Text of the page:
Emotions interfere with our ability to identify and maintain focus on the issue during conflict. The reason we are so eloquent after the conversation is over is because emotions have subsided and rational thought is now in command of our thinking. Now we know exactly what we should have said. Sometimes the emotion subsides quickly, allowing us the immediate opportunity to identify the real issue, make amends and resolve the issue. Sometimes the emotion lingers, however, resulting in grudges, plans for evening the score and counter attacks. When this happens, the original issue may be lost in an on-going drama that can last a lifetime.
One of the most powerful communication tools you possess is your nonverbal language, or body language. Yet all too often people are too busy to pay attention to what their actions say about them. What others see/feel/experience in action guides their interpretation of your personal style. Be mindful of the delicate interplay between verbal and nonverbal language. The key to successful communication is to ensure that your verbal and nonverbal language are in alignment and consistent.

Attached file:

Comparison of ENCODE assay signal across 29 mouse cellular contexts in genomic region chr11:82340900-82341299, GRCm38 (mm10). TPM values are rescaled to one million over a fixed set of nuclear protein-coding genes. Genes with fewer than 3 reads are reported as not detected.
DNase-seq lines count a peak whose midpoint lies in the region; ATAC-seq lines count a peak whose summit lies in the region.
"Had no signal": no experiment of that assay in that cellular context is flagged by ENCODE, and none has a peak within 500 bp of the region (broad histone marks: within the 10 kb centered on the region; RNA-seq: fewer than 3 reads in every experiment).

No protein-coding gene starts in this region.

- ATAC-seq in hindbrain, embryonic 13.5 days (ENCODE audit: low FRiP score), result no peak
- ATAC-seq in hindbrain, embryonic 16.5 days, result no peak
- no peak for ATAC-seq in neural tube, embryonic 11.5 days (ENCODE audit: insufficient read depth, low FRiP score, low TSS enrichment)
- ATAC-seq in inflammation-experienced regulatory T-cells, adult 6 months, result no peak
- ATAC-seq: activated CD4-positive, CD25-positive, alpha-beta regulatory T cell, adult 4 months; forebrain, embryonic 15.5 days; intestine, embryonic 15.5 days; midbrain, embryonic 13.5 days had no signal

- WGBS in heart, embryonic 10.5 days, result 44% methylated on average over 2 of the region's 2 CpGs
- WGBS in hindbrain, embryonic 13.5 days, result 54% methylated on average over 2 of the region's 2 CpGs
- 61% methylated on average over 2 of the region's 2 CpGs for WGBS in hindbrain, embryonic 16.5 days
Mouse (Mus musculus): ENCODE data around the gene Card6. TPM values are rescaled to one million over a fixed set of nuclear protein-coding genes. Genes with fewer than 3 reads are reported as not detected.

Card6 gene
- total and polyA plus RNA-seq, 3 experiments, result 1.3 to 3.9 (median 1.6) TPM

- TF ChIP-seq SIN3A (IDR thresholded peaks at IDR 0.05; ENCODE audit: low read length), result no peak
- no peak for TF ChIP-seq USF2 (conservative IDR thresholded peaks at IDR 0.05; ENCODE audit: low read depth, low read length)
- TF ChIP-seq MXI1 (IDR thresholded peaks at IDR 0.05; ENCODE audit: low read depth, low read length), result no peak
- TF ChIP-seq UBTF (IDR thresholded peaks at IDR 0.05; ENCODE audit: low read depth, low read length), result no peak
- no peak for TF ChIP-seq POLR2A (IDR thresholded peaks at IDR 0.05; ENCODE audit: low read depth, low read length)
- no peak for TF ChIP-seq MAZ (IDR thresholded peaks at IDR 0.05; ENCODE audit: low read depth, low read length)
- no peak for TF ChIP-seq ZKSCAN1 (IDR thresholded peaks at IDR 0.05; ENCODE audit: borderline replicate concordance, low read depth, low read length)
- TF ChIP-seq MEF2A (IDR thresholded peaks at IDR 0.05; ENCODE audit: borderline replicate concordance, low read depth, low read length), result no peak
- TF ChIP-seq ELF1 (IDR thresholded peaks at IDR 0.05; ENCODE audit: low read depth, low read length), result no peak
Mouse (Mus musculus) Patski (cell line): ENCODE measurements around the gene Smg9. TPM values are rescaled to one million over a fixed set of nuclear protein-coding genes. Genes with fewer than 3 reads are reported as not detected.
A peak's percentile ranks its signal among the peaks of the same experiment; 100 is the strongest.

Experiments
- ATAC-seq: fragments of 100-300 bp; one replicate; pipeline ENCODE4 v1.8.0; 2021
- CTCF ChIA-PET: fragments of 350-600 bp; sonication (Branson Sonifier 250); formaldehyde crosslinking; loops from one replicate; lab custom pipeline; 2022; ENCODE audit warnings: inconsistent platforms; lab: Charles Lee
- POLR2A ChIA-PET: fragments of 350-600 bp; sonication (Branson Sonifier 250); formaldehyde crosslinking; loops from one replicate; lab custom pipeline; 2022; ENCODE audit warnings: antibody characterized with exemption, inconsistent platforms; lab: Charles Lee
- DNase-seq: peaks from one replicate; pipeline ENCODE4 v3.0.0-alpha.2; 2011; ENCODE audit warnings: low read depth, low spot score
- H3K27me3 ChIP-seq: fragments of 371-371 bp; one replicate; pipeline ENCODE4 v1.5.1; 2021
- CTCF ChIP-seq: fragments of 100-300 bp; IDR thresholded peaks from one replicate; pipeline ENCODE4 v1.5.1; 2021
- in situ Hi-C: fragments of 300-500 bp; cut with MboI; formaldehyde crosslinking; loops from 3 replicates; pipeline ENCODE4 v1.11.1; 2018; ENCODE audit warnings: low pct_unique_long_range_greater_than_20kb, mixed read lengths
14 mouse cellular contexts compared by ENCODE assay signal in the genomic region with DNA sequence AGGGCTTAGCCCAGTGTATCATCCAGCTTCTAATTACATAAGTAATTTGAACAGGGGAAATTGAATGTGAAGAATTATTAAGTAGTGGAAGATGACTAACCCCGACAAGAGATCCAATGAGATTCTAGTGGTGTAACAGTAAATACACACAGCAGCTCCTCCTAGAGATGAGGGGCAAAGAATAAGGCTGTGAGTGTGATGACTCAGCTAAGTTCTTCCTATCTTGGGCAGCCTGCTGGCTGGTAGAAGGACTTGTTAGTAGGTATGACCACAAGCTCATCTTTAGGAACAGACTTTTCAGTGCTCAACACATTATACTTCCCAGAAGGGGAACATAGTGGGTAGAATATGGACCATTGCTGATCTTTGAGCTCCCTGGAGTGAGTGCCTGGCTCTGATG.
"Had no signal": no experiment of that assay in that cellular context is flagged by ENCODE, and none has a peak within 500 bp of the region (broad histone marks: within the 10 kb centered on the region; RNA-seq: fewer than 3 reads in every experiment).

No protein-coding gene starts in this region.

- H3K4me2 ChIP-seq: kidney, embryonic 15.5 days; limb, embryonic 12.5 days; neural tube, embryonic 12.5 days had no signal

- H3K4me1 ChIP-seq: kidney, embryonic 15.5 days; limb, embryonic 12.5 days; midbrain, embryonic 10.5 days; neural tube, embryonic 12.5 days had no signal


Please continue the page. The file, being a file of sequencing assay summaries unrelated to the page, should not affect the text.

If we want to communicate with influence we need to forget the Golden Rule - “Treat others as you would like to be treated.” Of course we all want to be treated with dignity and respect; that is a given. But beyond that, it is important not to approach or communicate with others in the way we like to be treated, but approach them in the way that suits them the best; the Platinum Rule.
Research shows that people would rather talk with someone nice over someone knowledgeable. Think about that for a moment. Can you remember a time in your career that you knew the person who had the answer to the question you had, but they weren’t very nice; so instead you asked around among the people you liked, hoping they had the answer you needed?
Have you ever been frustrated by the detailed answer someone gave you to a simple question? Today’s society values brevity. People send short but frequent text messages to update others on their whereabouts and happenings. Few people listen to an entire State of the Union Address, but instead prefer to be informed later by the summary sound bites provided by the news media. This is not a new phenomenon created by technology, however.
Have you ever been around people who say whatever they think without any consideration for the appropriateness of their remarks? Perhaps you finally decided to approach them about their lack of tact, but received the response: “That’s just the way I am. People need to get used to me.”